It wasn't much better, two years later in 1988, when Barbara Harris and Denise Haynes were in the running for bishop suffragan of the Diocese of Massachusetts. Both women were enormously qualified as leaders, although Barbara had only been ordained 8 years and had never been a rector.

Jane Holmes Dixon
I remember watching Ed Rodman, who was leading the Black Caucus, walking across the convention floor to talk with Mary Glasspool, who was leading the Women’s Caucus, and I thought, “Well, I guess we know who will win this election.”

It was understood that one woman had to take the 'hit' for the other. That turned out to be Denise. I cried with joy for Barbara but wept for Denise.

I could hear my grandmother saying, “Oh, the things we do for Jesus!”

And, there was Jane Holmes Dixon, the second woman elected to the episcopacy as bishop suffragan of DC in 1992, 4 years after Cho's painful defeat. The rhetoric around her campaign was hateful and awful. Indeed, the rector of one Anglo-Catholic church in DC sat in the back pew, reading the Sunday edition of the Washington Post when she came for her first visitation. No one set up the altar for her.

Then came Mary Adelia Rosemond McLeod, the first woman to be bishop diocesan (VT) but she had previously been in no less than 4 elections and had been absolutely ravaged.

Mary A.R. McLeod
You will also notice a pattern here: There were two women elected bishop suffragan before there was a woman elected bishop diocesan. It makes me wonder how many women will have to prove themselves as VEEP before being seriously considered capable of being what used to be known, before 2106, as The Leader of the Free World.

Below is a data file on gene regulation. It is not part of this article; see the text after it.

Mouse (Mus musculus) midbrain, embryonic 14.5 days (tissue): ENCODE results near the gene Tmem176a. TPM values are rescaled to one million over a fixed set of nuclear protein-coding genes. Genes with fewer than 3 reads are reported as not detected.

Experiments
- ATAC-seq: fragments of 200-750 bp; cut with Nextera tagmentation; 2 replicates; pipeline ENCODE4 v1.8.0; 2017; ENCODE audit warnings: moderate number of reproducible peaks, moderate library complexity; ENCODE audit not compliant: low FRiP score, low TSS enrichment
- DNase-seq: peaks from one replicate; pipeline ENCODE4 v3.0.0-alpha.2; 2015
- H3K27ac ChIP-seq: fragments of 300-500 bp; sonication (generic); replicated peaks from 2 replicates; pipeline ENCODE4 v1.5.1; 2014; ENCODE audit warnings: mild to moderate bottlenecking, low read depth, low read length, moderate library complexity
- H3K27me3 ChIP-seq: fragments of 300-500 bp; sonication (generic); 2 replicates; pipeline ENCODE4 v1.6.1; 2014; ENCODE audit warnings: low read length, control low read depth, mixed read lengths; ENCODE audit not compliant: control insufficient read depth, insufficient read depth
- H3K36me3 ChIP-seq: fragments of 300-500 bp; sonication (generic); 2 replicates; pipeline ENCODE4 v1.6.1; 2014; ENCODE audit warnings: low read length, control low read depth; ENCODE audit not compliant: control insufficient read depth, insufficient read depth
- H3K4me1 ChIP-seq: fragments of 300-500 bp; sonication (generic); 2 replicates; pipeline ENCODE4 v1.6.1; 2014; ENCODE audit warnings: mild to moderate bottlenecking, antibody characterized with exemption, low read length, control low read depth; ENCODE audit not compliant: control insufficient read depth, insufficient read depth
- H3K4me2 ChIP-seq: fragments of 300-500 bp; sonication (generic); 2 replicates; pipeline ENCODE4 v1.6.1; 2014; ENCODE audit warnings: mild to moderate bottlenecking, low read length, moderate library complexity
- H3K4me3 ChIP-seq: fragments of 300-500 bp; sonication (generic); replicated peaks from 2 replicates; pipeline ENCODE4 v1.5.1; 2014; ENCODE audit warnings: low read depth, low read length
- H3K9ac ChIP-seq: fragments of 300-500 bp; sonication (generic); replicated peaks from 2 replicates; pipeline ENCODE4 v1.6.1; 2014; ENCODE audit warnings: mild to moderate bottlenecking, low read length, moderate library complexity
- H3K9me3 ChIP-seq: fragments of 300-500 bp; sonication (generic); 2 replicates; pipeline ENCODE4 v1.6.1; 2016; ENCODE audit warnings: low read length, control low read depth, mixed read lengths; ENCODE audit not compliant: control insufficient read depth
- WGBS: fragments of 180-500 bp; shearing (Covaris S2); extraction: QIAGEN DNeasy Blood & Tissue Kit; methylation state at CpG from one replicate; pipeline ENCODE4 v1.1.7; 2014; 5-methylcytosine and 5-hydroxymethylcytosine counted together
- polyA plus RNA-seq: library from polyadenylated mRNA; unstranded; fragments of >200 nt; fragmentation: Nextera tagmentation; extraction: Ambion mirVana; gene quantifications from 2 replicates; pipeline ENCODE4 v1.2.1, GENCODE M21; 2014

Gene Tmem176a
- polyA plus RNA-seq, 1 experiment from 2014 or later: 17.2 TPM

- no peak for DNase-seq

It is awful to see what has happeneded and is still happening to Elizabeth. And, not too many women in this country are at all surprised. 

Sad, but not surprised. At all. 

I have no doubt that, before this week is out, Elizabeth Warren - and please, guys (and I mean that in the male sense) - her name is Elizabeth, not Liz.  You don't know her well enough to give her a nickname or term of endearment or understand that she doesn't want or need one that will be a diminutive of her full name - will announce that she has "suspended her campaign". 

She will undoubtedly be rewarded with a place on the Biden cabinet. Just as President Obama did with Hillary Rodham Clinton.

Le sigh. 

Nevertheless, we persist, especially in dreaming big. 

And, fighting hard. 

Until we win. 

Because, a woman's place is in the House - the White House.


Robin Sumners said...

You are so clear about the issues of women being seen as leaders, but I think women are also not supportive to the women around them. We have a long way to go, even though millions of women can march together. Elizabeth Warren is a brave and honest leader. Wherever she may be asked to serve her country, she will rise to the challenge, for she is honest and true--not all about Elizabeth, but how Elizabeth can serve and lead. She has many lessons for us--just as the Elizabeth writer of this blog. Carry on!
Robin Sumners

Elizabeth Kaeton said...

Thank you, Robin.

I have been reflecting on your words and there is much truth there. Women are often not supportive of women who are seeking to balance the scales of power. It's the Cinderella-Step Sisters Complex. Or, as my dear friend and colleague, Dana Rose, who now sings with the angels, used to say, it's "Foot-on-Neck" disease - common among oppressed people trying to make their way up the ladder of success. Someone above you has their foot on your neck so you keep your foot on the neck of the person below you. Dana was a gay man and a person of color so I trust the words of his perspective.

No, it doesn't make it right or excuse the behavior. It does help me understand why some women don't support those women who are struggling to take their rightful place in the corridors and rooms of power.

Thanks again for your words. Looking forward to seeing you next year in Charm City.